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Though the Icelandic film industry was relatively slow to develop in comparison to other Nordic countries, film production slowly grew in the decades following the first feature film to be set in Iceland’s release: the 1918 romantic drama, You and I, directed by Victor Sjöström. The establishment of the government-supported Icelandic Film Fund (IFF) in 1978 helped the national film industry really began to become established and with a noted deadpan humor and frequent portrayal of farm-life drama, Icelandic cinema features Iceland, its landscape, and its drama.
Directed by Hrafn Gunlaugsson, this cult classic depicts Viking chieftains in the settlement area in a drama of personal revenge. The director drew inspiration from Japanese director Akira Kurosawa as well as the Sagas of Icelanders, the mythical 12th-century prose. This film aimed to replace stereotypes of Vikings with more authentic portrayals of characters with strong morals. The film was selected as Iceland’s entry to the 57th Academy Awards’ Best Foreign Language Film category, but it was not nominated.
Directed by Friðrik Þór Friðriksson, this charming tale of love and growing old in the countryside takes on almost mythic status, and it raises questions about the value of life when people leave everything that has meaning behind. Children of Nature is also notable in that it is the only Icelandic film to date to have been nominated for the Academy Awards’ Best Foreign Language Film category.
Directed by Óscar Jónasson, this cult classic was screened in the Un Certain Regard section at the 1993 Cannes Film Festival. The absurd humor of the plot revolves around a young car mechanic who lives with his mother and is sent on an adventure into Reykjavik to recover the remote control to his mother’s television. The after-party address used in the film is still referenced today by partygoers. The film includes scenes from the Icelandic metal band, HAM.
Director Baltasar Kórmakur’s feature film helped launch Reykjavík into the new millennium as a liberated, multicultural, party destination. The soundtrack composed by Damon Albarn of Blur and Einar Örn Benediktsson of The Sugarcubes is also noteworthy. The film tells the tale of a young man who lives with his mother and falls in love with his mother´s live-in Tango teacher.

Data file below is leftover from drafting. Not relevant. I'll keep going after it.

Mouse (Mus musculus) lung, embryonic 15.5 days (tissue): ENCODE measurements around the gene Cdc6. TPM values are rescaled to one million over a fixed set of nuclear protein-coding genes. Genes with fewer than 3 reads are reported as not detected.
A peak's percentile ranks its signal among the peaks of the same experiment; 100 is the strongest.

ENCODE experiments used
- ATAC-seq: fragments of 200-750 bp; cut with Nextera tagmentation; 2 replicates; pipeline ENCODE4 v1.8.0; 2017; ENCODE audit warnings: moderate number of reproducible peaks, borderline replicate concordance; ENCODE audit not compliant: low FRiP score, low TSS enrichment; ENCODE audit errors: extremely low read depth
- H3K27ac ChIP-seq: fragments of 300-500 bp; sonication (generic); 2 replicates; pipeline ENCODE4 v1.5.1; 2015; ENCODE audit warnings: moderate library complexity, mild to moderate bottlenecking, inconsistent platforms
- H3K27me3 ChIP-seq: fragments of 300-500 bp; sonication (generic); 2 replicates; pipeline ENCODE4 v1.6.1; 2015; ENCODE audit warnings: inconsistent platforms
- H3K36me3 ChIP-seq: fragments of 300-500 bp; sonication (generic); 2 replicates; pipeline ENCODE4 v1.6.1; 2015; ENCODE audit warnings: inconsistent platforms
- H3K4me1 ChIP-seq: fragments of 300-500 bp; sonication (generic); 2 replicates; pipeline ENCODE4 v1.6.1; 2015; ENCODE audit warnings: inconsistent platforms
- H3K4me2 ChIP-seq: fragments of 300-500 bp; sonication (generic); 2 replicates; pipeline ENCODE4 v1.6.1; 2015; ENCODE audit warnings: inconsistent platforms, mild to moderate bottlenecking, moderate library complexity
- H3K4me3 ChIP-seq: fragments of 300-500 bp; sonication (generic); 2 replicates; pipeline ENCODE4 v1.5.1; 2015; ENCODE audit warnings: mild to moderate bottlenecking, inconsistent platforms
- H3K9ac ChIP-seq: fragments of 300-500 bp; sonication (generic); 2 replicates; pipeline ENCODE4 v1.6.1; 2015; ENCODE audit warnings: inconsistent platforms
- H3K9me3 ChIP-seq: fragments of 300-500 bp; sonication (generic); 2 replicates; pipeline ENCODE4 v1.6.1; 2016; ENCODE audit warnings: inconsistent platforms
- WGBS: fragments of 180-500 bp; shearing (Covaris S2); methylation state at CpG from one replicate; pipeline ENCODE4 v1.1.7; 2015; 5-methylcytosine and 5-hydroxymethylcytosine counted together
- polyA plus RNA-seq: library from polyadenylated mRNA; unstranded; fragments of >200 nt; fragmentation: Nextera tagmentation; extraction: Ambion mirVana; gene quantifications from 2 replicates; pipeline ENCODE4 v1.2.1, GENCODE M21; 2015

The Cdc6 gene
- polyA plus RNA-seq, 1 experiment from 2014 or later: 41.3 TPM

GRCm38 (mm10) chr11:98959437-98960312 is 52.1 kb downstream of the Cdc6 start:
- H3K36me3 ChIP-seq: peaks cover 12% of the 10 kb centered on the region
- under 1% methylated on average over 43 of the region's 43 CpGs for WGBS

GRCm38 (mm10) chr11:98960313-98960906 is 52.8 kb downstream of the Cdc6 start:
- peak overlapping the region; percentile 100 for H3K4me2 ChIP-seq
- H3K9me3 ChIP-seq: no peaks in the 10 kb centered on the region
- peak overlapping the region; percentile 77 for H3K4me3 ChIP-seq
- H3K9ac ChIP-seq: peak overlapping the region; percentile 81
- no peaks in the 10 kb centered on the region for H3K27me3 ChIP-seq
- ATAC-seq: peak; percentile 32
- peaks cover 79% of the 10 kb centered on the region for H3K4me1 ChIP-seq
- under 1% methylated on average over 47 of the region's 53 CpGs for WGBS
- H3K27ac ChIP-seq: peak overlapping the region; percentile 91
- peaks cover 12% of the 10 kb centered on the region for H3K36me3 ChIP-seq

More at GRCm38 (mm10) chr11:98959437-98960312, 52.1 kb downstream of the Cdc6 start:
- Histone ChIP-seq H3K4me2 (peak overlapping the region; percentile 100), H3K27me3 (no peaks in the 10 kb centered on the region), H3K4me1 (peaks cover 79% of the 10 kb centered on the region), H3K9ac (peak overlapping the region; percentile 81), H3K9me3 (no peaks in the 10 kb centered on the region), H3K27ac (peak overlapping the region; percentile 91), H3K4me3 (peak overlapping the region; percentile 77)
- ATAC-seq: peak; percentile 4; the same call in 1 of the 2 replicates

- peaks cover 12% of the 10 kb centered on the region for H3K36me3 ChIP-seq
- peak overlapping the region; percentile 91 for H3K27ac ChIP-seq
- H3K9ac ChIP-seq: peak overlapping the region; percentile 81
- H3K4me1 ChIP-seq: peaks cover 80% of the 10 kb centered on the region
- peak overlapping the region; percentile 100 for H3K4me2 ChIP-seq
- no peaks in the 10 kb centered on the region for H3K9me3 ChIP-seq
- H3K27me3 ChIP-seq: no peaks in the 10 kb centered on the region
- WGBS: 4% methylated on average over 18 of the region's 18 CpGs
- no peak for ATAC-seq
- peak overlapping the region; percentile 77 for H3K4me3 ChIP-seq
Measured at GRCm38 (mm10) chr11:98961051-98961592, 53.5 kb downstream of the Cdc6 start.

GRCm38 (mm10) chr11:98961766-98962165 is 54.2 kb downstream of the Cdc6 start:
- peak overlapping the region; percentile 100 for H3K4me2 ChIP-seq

The debut of director Dagur Kári, Nói the Albino is a curious and compelling story about a teenage albino misfit living in the Westfjörds of Iceland. Although proclaimed a genius by the school’s psychologist, Nói’s apathy seems overpowering except for plans to leave the small village with Íris, the petrol station attendant. The director’s haunting and melodic band Slowblow plays throughout the film.
Directed by Baltasar Kórmakur, this adaption of Arnaldur Indridason’s best-selling crime novel of the same name. The third installment in the series, it established what became known as the Nordic Noir genre. The film sees a worn detective investigating what he considers to be a typically pointless Reykjavik murder. However, coincidences cause him to soon realize that something else is afoot. Kórmakur’s makes a great adaptation with his attention to multi-layered storytelling and mood.
Directed by Rúnar Rúnarsson, the film was selected as the Icelandic entry for the 84th Academy Awards’ Best Foreign Language Film category but not selected for the final shortlist. Eldfjall is the story of a newly retired janitor who has to face the conditions of his life in the void that is the rest of his life. He deals with his estrangement from his family and friends and through drastic events, he realizes he has to make adjustments if he is to embrace the future.
Directed by Ragnar Bragason, Málmhaus was screened in the Contemporary World Cinema section at the 2013 Toronto International Film Festival. Set in the 1990s, the film takes place in a small, isolated village in Iceland in the 1990s and tells the story of a young woman who is traumatized by her brother’s death. She finds solace in heavy metal music and while an outsider in her village, she butts heads with the priest and locals. It is a true-to-life portrayal of the close-knit communities found in Icelandic small towns.
Directed by Benedikt Erlingsson, Hross í Oss has achieved cult status since its debut at the San Sebastián Film Festival in 2013. This story takes place in a remote Icelandic village and includes a weaving drama between man, woman, and horse. The protagonists are horse breeders whose lives are deeply entwined with those of their horses. This creates a permutation of vision that is told at times through the director’s focus on the demeanor and expression of the horses themselves.
Directed by Rúnar Rúnarsson, Þrestir is about a teenage boy who moves away from his mother and Reykjavík to his father in the Icelandic countryside. In the countryside, the teenager navigates a difficult relationship with his father as well as the drastically declining surroundings and lack of friendships. Taking place during the Icelandic summer, the sun never sets and casts the whole film in a mystical summer glow. Screened in the Contemporary World Cinema section of the 2015 Toronto International Film Festival, it was also selected as the Icelandic entry for the 89th Academy Awards but was not nominated. Þrestir also won the Golden Shell Award at the 63rd San Sebastián Film Festival.